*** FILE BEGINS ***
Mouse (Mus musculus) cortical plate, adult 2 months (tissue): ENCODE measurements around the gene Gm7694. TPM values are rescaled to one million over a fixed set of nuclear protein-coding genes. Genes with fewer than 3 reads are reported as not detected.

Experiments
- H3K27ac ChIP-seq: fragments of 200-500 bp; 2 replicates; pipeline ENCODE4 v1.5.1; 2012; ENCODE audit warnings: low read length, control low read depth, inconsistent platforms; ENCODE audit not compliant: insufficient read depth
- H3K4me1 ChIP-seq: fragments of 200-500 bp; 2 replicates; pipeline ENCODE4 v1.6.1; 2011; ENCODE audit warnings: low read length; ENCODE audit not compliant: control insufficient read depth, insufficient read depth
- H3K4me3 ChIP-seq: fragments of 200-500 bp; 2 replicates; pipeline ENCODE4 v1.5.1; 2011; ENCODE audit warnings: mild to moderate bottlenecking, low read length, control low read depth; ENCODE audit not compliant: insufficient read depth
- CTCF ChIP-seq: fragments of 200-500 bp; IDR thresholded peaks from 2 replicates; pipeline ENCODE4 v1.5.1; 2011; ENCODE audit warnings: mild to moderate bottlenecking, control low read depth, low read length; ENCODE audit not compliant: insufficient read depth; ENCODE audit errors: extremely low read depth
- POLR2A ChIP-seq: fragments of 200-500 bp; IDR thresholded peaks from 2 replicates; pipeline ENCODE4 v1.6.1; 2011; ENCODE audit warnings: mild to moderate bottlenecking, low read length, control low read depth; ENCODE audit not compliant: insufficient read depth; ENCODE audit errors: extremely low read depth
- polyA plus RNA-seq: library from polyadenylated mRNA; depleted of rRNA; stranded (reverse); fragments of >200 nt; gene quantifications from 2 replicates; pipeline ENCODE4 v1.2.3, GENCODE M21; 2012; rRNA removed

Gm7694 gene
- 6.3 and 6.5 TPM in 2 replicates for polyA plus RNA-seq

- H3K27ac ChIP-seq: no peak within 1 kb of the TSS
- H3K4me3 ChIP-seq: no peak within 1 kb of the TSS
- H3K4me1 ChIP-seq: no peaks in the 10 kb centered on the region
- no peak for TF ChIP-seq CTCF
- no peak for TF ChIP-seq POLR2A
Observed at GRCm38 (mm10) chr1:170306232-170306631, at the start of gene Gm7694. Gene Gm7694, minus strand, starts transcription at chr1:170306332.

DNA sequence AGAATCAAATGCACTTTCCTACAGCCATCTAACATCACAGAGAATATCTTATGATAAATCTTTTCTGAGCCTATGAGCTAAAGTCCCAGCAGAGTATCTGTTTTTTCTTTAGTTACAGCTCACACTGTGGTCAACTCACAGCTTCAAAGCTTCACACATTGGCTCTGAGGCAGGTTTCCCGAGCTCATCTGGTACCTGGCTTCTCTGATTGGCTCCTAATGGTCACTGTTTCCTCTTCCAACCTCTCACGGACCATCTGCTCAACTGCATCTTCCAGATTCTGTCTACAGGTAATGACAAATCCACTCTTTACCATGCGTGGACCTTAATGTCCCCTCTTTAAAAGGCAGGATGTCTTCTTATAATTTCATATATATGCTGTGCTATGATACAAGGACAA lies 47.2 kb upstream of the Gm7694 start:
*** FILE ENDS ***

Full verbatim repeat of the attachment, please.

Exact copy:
Mouse (Mus musculus) cortical plate, adult 2 months (tissue): ENCODE measurements around the gene Gm7694. TPM values are rescaled to one million over a fixed set of nuclear protein-coding genes. Genes with fewer than 3 reads are reported as not detected.

Experiments
- H3K27ac ChIP-seq: fragments of 200-500 bp; 2 replicates; pipeline ENCODE4 v1.5.1; 2012; ENCODE audit warnings: low read length, control low read depth, inconsistent platforms; ENCODE audit not compliant: insufficient read depth
- H3K4me1 ChIP-seq: fragments of 200-500 bp; 2 replicates; pipeline ENCODE4 v1.6.1; 2011; ENCODE audit warnings: low read length; ENCODE audit not compliant: control insufficient read depth, insufficient read depth
- H3K4me3 ChIP-seq: fragments of 200-500 bp; 2 replicates; pipeline ENCODE4 v1.5.1; 2011; ENCODE audit warnings: mild to moderate bottlenecking, low read length, control low read depth; ENCODE audit not compliant: insufficient read depth
- CTCF ChIP-seq: fragments of 200-500 bp; IDR thresholded peaks from 2 replicates; pipeline ENCODE4 v1.5.1; 2011; ENCODE audit warnings: mild to moderate bottlenecking, control low read depth, low read length; ENCODE audit not compliant: insufficient read depth; ENCODE audit errors: extremely low read depth
- POLR2A ChIP-seq: fragments of 200-500 bp; IDR thresholded peaks from 2 replicates; pipeline ENCODE4 v1.6.1; 2011; ENCODE audit warnings: mild to moderate bottlenecking, low read length, control low read depth; ENCODE audit not compliant: insufficient read depth; ENCODE audit errors: extremely low read depth
- polyA plus RNA-seq: library from polyadenylated mRNA; depleted of rRNA; stranded (reverse); fragments of >200 nt; gene quantifications from 2 replicates; pipeline ENCODE4 v1.2.3, GENCODE M21; 2012; rRNA removed

Gm7694 gene
- 6.3 and 6.5 TPM in 2 replicates for polyA plus RNA-seq

- H3K27ac ChIP-seq: no peak within 1 kb of the TSS
- H3K4me3 ChIP-seq: no peak within 1 kb of the TSS
- H3K4me1 ChIP-seq: no peaks in the 10 kb centered on the region
- no peak for TF ChIP-seq CTCF
- no peak for TF ChIP-seq POLR2A
Observed at GRCm38 (mm10) chr1:170306232-170306631, at the start of gene Gm7694. Gene Gm7694, minus strand, starts transcription at chr1:170306332.

DNA sequence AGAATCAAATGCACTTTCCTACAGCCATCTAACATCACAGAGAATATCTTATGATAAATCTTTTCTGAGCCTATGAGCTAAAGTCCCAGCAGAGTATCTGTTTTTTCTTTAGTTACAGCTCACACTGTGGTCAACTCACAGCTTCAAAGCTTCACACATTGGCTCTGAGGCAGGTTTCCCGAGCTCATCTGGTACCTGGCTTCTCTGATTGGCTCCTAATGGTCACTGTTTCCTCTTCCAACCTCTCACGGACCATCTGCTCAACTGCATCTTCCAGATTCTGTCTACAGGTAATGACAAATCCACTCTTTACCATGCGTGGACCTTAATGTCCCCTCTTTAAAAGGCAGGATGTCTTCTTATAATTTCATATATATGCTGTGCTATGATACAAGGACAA lies 47.2 kb upstream of the Gm7694 start: